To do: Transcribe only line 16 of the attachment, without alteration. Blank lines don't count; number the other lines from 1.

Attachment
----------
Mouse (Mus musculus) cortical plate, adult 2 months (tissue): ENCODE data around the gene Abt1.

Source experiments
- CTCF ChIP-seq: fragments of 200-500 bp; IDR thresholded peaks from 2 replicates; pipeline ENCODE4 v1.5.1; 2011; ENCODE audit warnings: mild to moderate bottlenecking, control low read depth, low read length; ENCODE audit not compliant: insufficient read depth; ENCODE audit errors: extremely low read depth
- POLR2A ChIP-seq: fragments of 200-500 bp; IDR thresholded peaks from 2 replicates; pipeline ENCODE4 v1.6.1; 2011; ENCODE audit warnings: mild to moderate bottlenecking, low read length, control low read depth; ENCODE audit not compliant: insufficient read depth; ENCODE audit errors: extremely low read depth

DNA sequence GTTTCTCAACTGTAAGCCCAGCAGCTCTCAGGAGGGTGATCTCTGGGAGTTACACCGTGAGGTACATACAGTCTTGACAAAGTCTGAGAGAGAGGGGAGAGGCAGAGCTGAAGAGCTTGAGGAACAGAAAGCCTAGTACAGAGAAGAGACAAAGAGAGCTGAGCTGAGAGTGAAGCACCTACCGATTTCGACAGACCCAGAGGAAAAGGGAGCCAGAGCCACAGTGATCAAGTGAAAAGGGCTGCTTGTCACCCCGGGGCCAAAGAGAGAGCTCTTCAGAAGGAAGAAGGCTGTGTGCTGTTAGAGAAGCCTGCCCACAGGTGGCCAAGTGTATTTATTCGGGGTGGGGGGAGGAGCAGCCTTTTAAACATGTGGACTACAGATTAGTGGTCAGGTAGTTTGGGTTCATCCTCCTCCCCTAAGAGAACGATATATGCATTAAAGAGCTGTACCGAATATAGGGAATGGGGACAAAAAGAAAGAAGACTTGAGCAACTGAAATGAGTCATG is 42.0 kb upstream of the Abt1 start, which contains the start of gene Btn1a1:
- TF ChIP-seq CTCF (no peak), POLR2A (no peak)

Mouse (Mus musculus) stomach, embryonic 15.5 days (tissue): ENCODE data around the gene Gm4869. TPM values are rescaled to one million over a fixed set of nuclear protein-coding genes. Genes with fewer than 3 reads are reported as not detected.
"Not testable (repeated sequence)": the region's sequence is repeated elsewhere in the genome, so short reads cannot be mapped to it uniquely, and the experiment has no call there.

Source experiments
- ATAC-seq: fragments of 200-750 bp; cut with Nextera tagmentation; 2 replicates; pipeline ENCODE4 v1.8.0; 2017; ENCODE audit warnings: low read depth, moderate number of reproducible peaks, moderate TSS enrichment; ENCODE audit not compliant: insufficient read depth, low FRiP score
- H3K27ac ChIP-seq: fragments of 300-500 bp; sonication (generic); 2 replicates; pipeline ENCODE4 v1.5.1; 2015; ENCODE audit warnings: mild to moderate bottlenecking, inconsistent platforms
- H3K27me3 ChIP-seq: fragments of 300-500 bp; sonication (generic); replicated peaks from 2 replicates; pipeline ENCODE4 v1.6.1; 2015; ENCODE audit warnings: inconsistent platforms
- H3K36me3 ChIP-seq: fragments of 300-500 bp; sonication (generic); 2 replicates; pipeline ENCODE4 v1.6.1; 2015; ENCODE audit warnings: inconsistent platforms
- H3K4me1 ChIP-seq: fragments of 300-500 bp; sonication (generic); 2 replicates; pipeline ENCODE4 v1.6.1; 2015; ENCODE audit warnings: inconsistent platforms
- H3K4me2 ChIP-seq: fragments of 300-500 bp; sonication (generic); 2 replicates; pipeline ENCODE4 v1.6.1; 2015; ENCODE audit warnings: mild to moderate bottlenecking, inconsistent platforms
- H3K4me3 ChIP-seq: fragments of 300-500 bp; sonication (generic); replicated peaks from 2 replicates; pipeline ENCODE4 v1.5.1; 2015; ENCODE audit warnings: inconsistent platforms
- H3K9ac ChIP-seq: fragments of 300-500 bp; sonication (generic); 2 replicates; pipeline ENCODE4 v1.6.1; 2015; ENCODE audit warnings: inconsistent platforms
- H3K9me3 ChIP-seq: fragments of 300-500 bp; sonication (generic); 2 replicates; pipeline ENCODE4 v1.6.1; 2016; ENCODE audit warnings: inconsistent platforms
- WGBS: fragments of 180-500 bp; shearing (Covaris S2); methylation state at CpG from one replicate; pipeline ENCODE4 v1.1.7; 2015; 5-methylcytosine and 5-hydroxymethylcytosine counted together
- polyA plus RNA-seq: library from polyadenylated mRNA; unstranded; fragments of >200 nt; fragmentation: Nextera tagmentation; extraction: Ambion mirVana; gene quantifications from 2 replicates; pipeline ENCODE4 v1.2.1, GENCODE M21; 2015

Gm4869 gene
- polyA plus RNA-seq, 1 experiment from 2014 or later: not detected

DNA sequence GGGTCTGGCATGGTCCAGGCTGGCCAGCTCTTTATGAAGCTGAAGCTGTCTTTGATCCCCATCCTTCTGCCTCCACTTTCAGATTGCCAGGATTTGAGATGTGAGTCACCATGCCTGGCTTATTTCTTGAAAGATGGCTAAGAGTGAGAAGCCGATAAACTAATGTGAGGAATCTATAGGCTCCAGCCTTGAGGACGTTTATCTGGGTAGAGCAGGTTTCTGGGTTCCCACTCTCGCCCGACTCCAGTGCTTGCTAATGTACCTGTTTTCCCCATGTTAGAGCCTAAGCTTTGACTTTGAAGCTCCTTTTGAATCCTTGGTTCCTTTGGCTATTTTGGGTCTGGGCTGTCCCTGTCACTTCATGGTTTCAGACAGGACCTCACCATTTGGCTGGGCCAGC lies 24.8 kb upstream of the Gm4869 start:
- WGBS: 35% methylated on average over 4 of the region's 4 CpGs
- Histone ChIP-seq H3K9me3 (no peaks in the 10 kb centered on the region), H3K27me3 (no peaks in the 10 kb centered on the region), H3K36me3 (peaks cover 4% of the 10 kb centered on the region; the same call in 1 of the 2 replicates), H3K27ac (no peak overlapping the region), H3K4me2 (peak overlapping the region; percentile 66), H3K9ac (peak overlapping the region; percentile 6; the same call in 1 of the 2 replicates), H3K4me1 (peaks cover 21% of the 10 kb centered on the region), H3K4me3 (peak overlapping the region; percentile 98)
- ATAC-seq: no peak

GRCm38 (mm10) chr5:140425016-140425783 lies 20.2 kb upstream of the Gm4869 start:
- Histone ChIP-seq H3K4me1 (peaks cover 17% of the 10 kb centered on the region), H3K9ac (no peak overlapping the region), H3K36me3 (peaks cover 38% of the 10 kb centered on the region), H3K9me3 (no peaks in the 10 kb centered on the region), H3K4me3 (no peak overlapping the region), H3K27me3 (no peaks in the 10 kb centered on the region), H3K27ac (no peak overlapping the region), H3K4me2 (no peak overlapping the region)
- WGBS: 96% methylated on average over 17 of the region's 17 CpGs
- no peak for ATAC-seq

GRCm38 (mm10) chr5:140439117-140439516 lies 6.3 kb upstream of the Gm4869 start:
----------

- H3K4me3 ChIP-seq: fragments of 300-500 bp; sonication (generic); replicated peaks from 2 replicates; pipeline ENCODE4 v1.5.1; 2015; ENCODE audit warnings: inconsistent platforms